World AIDS Day 2020, Ending the HIV/AIDS Epidemic: Resilience and Impact
Learn more about self-testing for HIV.
See if you qualify for Ready, Set, PrEP.
Learn more about the importance of viral supression.
Cross-posted from HUD Exchange
June 26, 2020
National HIV Testing Day (NHTD) is Saturday, June 27th. Reflecting on past NHTDs where in-person testing events brought us together, this occasion is yet another reminder of how our daily lives have changed in a few short months. There are so many challenges confronting our nation right now. As part of a community working to end the HIV epidemic, we are unfortunately already well acquainted with working to overcome challenging issues related health and racial disparities. We already know how hard it is to have positive health outcomes without stable housing, and as we heed the call to shelter-in-place to prevent further spread of COVID-19, safe stable housing becomes even more important. We know that Black/African American communities are disproportionately impacted by HIV and accounted for 57% of HOPWA beneficiaries last year. As our nation strives for racial justice, it is clearer than ever that equal access to housing and healthcare are vital.
This year’s NHTD theme is “Knowing” – knowing your testing options, knowing your risk, knowing your prevention options (including Ready, Set, PrEP), knowing about treatment options, knowing housing is healthcare, and knowing that together we can end the HIV epidemic.
In 2018, 37,968 people received an HIV diagnosis in the United States. Currently 1.2 million people in the U.S. are living with HIV. These numbers do not include the approximately 1 in 7 people living with HIV who do not know their status. It is important, even in the midst of a global pandemic, to get as many people tested for HIV as possible with the goal of Ending the HIV Epidemic.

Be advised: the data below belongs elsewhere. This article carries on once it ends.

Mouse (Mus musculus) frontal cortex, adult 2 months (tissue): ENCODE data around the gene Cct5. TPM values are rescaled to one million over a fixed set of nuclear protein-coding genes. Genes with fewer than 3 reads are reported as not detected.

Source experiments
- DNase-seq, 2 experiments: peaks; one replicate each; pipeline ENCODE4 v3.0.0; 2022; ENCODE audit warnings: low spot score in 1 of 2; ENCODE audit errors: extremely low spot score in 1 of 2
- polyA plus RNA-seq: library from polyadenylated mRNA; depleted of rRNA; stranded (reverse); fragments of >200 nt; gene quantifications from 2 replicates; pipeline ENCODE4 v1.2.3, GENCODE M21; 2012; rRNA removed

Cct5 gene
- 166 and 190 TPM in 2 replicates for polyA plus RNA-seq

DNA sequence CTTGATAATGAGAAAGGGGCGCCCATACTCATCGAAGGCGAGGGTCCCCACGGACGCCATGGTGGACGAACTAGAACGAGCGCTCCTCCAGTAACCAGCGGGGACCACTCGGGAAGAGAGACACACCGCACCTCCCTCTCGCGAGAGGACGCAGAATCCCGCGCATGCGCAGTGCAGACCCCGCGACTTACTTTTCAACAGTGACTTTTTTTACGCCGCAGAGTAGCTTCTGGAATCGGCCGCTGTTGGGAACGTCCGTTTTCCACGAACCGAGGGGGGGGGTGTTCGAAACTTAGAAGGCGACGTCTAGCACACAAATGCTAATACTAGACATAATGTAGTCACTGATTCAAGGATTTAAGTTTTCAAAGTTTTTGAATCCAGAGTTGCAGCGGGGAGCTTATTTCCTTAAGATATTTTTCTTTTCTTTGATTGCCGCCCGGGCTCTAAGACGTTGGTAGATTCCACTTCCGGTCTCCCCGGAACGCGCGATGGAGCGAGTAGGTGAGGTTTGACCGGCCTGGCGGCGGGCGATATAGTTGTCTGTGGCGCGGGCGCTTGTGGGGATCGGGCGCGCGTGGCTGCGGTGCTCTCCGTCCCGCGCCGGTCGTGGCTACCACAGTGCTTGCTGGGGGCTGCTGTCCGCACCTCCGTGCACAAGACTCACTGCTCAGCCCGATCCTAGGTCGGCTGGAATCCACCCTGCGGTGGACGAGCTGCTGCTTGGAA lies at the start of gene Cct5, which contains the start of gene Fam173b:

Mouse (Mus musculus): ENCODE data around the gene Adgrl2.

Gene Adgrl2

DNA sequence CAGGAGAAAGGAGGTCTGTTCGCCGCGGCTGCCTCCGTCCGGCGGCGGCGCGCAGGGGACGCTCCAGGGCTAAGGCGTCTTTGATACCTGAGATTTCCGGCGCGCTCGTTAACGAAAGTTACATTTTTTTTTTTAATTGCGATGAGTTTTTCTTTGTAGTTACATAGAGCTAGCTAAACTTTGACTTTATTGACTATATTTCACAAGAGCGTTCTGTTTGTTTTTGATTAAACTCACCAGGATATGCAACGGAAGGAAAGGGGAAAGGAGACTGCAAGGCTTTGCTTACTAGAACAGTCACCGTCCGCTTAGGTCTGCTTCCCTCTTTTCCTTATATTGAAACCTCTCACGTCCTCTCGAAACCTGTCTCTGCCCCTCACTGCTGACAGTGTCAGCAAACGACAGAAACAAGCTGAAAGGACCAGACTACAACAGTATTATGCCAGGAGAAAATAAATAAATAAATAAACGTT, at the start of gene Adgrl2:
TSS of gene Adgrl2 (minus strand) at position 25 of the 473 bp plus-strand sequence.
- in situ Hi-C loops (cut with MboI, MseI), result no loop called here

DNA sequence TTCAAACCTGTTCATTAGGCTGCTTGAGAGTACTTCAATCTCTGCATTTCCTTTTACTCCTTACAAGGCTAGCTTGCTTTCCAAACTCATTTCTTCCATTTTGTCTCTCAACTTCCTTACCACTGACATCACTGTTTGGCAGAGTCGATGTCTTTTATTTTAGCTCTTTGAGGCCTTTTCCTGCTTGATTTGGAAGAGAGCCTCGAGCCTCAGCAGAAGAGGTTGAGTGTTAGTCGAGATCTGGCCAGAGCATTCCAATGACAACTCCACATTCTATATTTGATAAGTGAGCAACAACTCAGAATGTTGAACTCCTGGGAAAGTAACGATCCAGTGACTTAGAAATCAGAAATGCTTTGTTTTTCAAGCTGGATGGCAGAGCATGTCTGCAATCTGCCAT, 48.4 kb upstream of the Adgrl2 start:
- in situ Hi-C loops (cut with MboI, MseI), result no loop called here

The Centers for Disease Control and Prevention (CDC) recommends HIV Tests for the following populations:
Due to COVID-19, it may be difficult to access HIV testing in the usual ways: in a sexually transmitted disease (STD) clinic, from a primary care practitioner, from pharmacists, or at a community-based organization. It is important that we continue to explore ways to provide HIV diagnostic, prevention, and care services. HIV self-testing is a method that can provide HIV diagnostic services. This includes rapid self-tests and mail-in self-tests as described below.
No matter the method of HIV testing, linkage to care is essential. To find HIV and other services, use the HIV.gov service locator.
The Office of HIV/AIDS Housing encourages you to find ways to participate in this year’s NHTD events while continuing to stay safe and healthy during these challenging times. If you are on social media, join us in using the hashtag #HIVTestingDay and communicating that knowing about HIV and HIV testing can help end the HIV epidemic.
Director, Office of HIV/AIDS Housing